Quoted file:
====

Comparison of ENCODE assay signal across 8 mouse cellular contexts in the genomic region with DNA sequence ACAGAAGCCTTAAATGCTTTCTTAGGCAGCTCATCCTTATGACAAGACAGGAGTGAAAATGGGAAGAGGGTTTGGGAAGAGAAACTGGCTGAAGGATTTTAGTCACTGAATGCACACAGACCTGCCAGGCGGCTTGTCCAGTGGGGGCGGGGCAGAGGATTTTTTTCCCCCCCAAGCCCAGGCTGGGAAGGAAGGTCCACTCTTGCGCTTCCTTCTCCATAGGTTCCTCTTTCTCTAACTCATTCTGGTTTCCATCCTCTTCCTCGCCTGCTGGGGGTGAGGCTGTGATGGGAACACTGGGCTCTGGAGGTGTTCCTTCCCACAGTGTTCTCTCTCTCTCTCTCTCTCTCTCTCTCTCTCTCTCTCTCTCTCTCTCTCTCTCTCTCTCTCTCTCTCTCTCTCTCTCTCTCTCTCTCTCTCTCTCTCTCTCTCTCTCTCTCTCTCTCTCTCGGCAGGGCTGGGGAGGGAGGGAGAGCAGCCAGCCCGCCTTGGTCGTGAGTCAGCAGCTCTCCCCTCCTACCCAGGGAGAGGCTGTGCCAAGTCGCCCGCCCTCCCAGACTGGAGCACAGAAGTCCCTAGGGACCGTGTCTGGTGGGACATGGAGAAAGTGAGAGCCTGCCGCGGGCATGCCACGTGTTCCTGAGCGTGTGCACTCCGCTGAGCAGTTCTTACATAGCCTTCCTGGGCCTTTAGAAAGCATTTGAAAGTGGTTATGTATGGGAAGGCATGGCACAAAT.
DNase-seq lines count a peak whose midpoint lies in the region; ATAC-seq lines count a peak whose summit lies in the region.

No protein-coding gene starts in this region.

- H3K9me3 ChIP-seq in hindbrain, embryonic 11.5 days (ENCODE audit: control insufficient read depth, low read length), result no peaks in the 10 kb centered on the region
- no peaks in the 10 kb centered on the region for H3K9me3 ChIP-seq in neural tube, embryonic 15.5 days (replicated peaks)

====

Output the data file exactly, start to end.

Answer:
Comparison of ENCODE assay signal across 8 mouse cellular contexts in the genomic region with DNA sequence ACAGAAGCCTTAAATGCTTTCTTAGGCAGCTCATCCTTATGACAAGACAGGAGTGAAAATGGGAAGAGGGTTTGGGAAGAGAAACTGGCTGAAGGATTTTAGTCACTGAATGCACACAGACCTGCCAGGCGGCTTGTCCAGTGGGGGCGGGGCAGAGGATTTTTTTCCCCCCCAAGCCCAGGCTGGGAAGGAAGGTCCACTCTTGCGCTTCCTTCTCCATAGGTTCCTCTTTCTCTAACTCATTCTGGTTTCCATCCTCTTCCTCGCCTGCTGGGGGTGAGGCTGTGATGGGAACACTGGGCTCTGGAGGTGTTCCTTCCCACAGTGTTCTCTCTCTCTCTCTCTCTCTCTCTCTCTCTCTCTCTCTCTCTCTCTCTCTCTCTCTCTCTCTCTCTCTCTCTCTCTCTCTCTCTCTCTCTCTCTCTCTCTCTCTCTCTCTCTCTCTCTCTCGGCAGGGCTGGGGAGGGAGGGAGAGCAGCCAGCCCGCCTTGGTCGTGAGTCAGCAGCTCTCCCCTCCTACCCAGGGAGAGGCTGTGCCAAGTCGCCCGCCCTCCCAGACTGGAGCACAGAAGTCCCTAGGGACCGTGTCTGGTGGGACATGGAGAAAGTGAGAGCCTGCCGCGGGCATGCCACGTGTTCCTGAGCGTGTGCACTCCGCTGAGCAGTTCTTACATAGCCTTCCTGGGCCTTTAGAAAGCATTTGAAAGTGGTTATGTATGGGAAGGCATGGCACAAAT.
DNase-seq lines count a peak whose midpoint lies in the region; ATAC-seq lines count a peak whose summit lies in the region.

No protein-coding gene starts in this region.

- H3K9me3 ChIP-seq in hindbrain, embryonic 11.5 days (ENCODE audit: control insufficient read depth, low read length), result no peaks in the 10 kb centered on the region
- no peaks in the 10 kb centered on the region for H3K9me3 ChIP-seq in neural tube, embryonic 15.5 days (replicated peaks)